I’m a self-beater-upper. The sort that looks at the mistakes ones made and holds oneself so far accountable, that one often loses sight of the real or joint culprits.
However, what I used to mistake for weakness was actually strength or a sign I’d been too strong for too long.
The worst thing about realising this is that I’m in my thirties. The times I was at my strongest was when I was younger and I didn’t realise at the time that I was so strong. I just saw myself as a great big hairy failure and a weakling.
When I was a young woman, I used to be in a really awful relationship with someone. People would constantly ask me why I stayed on a daily basis. Even that persons own family. No-one got it.
I used to tell myself that I was a wimp – a coward – because I stayed. I dug my finger nails into the cracks and held on fast, refusing to let go because it got tough. I gritted my teeth and carried on underneath the crushing, intolerable weight of the misery I felt.
I thought for a very long time, that the reason I stayed, was because I was too frightened of being without this person or just being alone. I had faced heartbreak before and I knew how terrible it would be if I walked away.
That made me wrongly see myself as a wimp.
If only I had known the truth – I was extremely brave.
Despite the things that happened, scary things, things that would give you nightmares, I hung on. I used that bloody-minded stubborn-arse strength in me to hang on to hope. I hung on to the hope that things could change, that this person would change and that things would get better. That mind set was not for the feint hearted. I gathered up my strength, charged it with all the will I had and unfurled it out before me, like a magic mist, keeping me safe in its comforting obscurity.
This person would push against me and instead of falling backwards and scurrying off, I pushed back harder. I gave it my absolute all and didn’t give up on them or hope or love. I did not walk away – because frankly, that would have been extremely easy and beyond justified.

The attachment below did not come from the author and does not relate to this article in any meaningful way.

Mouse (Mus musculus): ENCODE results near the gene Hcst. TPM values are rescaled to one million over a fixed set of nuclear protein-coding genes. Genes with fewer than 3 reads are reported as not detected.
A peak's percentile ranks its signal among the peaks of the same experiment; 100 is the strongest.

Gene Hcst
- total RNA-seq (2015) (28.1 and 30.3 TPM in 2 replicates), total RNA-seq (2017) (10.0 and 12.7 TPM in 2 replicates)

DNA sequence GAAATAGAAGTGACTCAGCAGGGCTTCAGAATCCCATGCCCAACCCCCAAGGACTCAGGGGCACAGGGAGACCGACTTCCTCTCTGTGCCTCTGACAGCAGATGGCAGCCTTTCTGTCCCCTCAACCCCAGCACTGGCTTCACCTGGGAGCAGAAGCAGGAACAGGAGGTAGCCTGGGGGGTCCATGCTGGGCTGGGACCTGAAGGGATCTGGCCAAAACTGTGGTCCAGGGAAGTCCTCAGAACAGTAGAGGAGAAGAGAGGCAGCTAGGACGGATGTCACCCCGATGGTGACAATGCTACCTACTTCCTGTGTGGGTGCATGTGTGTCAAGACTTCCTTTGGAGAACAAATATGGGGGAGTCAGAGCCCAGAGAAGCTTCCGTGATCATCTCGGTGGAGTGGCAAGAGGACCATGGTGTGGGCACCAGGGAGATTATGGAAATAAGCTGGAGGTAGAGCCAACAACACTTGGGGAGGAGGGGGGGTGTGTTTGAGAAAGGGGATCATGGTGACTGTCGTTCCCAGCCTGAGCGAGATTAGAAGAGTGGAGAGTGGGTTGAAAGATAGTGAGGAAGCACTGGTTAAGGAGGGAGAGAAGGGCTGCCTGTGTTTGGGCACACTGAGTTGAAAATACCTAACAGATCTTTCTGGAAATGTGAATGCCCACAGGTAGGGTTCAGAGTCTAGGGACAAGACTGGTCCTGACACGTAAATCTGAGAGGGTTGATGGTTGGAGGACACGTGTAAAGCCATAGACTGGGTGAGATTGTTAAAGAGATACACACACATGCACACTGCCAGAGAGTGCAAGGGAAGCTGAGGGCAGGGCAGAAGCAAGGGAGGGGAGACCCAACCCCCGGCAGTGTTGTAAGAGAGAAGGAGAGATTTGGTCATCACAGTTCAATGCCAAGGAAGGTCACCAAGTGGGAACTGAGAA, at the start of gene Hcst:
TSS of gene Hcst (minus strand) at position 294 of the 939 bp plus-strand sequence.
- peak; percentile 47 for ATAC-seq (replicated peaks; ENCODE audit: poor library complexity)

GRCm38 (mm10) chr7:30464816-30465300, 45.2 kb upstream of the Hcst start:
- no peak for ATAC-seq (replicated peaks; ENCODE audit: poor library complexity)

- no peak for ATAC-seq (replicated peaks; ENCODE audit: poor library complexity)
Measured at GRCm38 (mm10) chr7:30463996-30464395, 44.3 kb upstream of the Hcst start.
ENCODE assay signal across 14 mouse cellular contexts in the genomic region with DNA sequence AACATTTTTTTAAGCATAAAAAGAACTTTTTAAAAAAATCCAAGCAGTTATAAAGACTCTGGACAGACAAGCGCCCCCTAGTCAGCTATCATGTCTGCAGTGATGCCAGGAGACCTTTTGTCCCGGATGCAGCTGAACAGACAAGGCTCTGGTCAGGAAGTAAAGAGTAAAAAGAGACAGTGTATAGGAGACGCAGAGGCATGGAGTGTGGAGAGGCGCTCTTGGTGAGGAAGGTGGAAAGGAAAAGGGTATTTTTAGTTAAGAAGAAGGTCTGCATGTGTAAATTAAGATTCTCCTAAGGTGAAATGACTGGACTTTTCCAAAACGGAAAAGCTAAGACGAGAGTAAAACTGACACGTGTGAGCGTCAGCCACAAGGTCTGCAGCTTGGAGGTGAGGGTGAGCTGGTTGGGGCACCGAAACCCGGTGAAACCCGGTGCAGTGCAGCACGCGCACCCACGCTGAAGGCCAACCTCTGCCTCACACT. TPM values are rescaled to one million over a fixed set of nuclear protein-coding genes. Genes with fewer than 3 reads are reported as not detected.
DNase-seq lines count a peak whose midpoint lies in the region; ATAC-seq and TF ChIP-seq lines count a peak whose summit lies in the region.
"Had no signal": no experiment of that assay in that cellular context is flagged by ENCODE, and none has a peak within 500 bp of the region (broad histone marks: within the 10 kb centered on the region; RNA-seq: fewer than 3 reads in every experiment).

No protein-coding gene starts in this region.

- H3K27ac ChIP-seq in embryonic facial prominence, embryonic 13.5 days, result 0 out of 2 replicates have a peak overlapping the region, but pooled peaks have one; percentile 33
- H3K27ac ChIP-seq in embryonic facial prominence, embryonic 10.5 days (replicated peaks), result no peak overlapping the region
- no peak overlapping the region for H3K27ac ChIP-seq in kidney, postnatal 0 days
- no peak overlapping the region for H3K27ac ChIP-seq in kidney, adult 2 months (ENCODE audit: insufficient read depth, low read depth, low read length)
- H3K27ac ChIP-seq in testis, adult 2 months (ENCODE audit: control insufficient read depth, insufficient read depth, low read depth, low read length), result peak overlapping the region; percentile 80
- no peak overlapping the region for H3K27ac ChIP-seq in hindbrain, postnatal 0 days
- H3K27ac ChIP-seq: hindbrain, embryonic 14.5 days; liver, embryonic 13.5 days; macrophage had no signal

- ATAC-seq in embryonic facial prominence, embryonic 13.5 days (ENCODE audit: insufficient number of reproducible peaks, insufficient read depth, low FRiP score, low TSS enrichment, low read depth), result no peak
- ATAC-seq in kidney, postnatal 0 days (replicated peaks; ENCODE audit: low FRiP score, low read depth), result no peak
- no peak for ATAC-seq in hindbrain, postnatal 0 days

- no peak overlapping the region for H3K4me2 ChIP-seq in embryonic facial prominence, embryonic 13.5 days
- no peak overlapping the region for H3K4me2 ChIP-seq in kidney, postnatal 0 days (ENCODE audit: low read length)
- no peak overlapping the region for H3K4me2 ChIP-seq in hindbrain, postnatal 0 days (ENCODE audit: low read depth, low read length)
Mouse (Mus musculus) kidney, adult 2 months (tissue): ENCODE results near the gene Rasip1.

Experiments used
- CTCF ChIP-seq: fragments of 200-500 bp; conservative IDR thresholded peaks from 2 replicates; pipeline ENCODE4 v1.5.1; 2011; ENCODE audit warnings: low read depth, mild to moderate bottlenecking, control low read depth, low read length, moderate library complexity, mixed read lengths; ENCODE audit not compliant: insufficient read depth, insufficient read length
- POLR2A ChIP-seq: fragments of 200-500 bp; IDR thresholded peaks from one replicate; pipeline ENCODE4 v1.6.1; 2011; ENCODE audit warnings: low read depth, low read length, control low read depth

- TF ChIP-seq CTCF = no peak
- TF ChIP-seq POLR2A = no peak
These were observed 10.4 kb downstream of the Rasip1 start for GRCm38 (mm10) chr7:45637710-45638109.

In the end, I would have walked away. Let’s be honest. Not because I would have run out of strength, but I would have come to the realisation that this person would never fight for me as hard as I fought for them. That they did not match me in terms of strength and to be honest, that would never do. I would have seen that they were too weak to handle a strong person like me, which is why they had to compensate like they did.
To pass through life as my second self and be such a coward and a weak spirited loser? No chance. I was just lucky that I found the strong one for me not long after, who absolutely deserves my strength and love.
I am extremely proud of me. I was a rock. I was immovable. I was a sarsen stone from Stonehenge and there was a ram head-butting me, futilely trying to topple me. It became almost comically pointless to continue wasting my time with someone so weak and deluded. A sheep with horns is not going to topple a mountain and that is what we were in the end.
However, youth, vulnerability, shitty health, shitty people around me and inexperience of life made me see things in a skewed, unrealistic way. The ram said I was made of sponge and I believed it. It was only when I got older and realised that trees nearby had fallen in storms, that I had weathered without even noticing.
Whenever I feel weak, I look back at everything I have faced in my 32 years of being alive and realise I am someone to be proud of. That I am strong, powerful and a force to be reckoned with. I am not to be put down, destroyed, hurt or walked all over.
As my heroine Jane Eyre says: I am no bird and no net ensnares me; I am a free human being with an independent will.